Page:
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Anyone with even a passing interest in peak-era Hong Kong kung fu movies will recognize Sammo Hung for the titan he is. For a start, he’s the oldest of the so-called Seven Little Fortunes, students of the China Drama Academy, who went on to shape not only Hong Kong’s film industry but, to some degree, Hollywood’s, both directly and indirectly; other Fortunes include Jackie Chan and fight choreographer-director Corey Yuen, who applied his distinct kung fu touch to X-Men, The Transporter and choreographed all of Jet Li’s American action titles. Since beginning his career as a child actor, bit player, stuntman and action director in the early 1960s, Hung has racked up literally hundreds of credits. Just a few of his many highlights are King Hu’s 1966 classic Come Drink With Me, 1973’s touchstone Enter the Dragon, Jackie Chan’s Project A, Long Arm of the Law, Pedicab Driver, Wong Kar-wai’s wuxia art film Ashes of Time and Carlton Cuse’s inimitable, short-lived CBS series Martial Law, which really needs to be seen to be fully appreciated.
Along the way, the rotund Hung became an unlikely movie star and one of the key figures in the Hong Kong New Wave movement of the ’80s. With a physique that belied nimble precision and a round, jolly face, Hung was the cinematic opposite of the sexier, cooler Bruce Lee, but he was accessible in a way that Lee was not. Some crack comic timing helped. So it’s no surprise that 1980’s Encounter of the Spooky Kind, which Hung also directed and wrote, was a popular hit and Hong Kong cinema landmark for a host of reasons. In addition to making Hung a (bigger) household name, Encounter was one of the earliest in the then-surging Hong Kong industry’s budding kung fu-horror-comedy mashup subgenre and the inspiration for the geung-sih, hopping corpses or vampires from Chinese mythology — a trope that would dominate the decade.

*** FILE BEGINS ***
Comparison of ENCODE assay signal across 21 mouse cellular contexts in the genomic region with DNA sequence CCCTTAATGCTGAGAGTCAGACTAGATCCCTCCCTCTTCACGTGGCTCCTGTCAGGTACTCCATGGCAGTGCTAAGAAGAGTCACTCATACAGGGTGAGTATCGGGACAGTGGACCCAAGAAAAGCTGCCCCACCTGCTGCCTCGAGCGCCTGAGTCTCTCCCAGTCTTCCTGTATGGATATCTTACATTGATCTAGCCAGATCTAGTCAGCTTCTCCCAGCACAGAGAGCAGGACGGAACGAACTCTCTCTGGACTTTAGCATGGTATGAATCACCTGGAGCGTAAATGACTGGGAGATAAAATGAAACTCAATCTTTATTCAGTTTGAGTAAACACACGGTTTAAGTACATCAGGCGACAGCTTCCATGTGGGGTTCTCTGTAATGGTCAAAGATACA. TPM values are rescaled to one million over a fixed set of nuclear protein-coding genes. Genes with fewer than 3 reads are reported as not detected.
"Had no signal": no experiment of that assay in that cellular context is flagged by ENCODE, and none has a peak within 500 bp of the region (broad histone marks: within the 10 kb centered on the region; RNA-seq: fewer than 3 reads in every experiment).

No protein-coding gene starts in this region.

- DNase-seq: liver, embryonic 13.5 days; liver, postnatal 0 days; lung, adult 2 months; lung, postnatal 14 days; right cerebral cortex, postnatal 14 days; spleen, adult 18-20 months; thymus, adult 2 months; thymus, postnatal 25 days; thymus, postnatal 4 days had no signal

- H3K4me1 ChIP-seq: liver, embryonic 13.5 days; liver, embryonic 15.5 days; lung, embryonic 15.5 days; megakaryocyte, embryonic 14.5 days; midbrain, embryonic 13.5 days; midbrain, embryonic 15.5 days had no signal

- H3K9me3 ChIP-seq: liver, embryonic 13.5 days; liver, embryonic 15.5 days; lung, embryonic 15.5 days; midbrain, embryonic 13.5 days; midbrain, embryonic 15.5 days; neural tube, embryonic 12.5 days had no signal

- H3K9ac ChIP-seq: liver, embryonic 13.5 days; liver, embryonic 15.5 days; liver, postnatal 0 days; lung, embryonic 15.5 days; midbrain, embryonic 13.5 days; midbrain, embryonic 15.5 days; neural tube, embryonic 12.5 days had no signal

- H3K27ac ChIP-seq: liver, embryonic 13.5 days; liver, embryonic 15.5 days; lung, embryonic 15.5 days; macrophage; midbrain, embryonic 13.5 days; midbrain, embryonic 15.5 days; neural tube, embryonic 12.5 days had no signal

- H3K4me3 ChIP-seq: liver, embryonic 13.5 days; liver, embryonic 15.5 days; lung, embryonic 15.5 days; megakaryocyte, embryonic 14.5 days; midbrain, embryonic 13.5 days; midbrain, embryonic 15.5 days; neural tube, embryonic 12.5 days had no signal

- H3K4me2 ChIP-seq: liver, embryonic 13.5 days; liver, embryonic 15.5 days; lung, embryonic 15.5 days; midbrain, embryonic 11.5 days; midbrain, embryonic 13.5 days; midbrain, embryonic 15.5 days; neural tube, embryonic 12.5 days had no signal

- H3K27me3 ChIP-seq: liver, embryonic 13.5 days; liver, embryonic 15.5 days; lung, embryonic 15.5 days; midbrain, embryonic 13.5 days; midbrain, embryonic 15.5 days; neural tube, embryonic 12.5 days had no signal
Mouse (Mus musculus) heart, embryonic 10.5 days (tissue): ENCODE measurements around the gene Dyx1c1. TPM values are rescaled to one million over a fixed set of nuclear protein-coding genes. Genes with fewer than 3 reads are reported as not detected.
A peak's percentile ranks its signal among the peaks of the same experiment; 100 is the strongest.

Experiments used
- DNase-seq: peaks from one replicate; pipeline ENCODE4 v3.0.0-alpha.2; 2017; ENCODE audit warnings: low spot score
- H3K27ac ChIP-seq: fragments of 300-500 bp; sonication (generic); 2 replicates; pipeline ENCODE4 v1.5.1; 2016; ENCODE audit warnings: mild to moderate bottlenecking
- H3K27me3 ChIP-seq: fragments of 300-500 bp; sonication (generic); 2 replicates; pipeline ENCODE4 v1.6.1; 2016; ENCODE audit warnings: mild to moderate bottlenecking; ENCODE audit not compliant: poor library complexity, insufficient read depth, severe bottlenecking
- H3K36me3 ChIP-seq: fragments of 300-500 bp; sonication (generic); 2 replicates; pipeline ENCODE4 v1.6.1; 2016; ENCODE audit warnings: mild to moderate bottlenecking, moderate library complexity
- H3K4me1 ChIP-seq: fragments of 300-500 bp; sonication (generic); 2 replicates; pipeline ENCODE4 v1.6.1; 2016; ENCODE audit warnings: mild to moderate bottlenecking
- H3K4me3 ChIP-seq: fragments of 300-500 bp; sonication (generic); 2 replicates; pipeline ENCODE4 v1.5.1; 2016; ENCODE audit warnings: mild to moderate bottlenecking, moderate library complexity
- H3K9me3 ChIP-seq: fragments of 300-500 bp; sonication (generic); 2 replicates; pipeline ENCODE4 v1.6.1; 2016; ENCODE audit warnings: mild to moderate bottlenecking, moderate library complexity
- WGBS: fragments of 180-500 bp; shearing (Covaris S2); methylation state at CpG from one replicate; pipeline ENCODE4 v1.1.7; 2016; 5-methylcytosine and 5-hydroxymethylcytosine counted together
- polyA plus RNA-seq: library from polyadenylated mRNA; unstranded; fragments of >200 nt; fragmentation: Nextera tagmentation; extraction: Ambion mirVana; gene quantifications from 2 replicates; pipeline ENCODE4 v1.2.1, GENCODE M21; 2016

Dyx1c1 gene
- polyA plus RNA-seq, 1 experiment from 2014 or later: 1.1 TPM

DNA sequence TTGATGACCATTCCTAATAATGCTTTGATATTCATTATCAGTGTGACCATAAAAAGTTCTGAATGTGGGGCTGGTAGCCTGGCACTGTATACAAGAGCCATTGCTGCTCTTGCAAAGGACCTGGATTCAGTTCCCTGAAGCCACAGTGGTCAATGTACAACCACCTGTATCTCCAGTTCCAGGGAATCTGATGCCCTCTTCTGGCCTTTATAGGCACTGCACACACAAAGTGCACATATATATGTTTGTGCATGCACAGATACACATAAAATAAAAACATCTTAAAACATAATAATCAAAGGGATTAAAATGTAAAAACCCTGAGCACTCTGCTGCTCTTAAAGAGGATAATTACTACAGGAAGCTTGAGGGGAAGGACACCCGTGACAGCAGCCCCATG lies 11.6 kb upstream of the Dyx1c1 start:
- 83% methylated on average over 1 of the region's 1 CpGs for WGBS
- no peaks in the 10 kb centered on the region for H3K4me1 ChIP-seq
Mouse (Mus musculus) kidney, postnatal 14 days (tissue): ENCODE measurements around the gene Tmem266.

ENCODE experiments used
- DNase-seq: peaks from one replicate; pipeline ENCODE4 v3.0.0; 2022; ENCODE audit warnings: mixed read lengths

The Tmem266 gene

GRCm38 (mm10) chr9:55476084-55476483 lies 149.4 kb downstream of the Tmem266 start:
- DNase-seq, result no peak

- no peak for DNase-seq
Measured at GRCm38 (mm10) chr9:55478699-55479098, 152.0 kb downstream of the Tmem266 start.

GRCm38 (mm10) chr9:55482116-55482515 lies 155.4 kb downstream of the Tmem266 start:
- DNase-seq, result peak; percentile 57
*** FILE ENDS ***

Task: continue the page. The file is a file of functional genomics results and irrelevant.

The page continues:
In the pic, Hung, sporting one of his finest bowl cuts, stars as Bold Cheung, a bit of a dim bulb and a cursed, ghost-plagued cuckold. When his wife and her lover Tam are nearly caught red-handed by Bold, Tam hires the crooked Taoist priest Chin to bump Bold off via spooky pranks (because just stabbing him would be too easy). Fortunately, Bold has an ally in Tsui, another priest who’s offended by Chin’s abuse of magic power, and he helps Bold out. What it lacks in narrative cohesion (a lot), Encounter more than makes up for in creative set pieces, goofball comedy and ultra-physical fights, which Hung makes look effortless. The highlights: Chin possesses Bold’s right arm at one point, which Bold has to fight off at the same time as he fends off some undead attackers, and an acrobatic monkey-fu finale that plays out on bamboo scaffolding. Only Bruce Campbell in The Evil Dead II has battled his own body parts more gleefully than Hung does here.
Admittedly, Bold’s decision to punch his cheating wife in the face — several times (!) — probably wouldn’t make the cut today, and the scratchy ’80s production values look every one of their 39 years, but Encounter of the Spooky Kind still has its genuinely inspired charms, and as a harbinger of the hopping vampire genre to follow, it’s just about perfect. They just don’t make them like this anymore.
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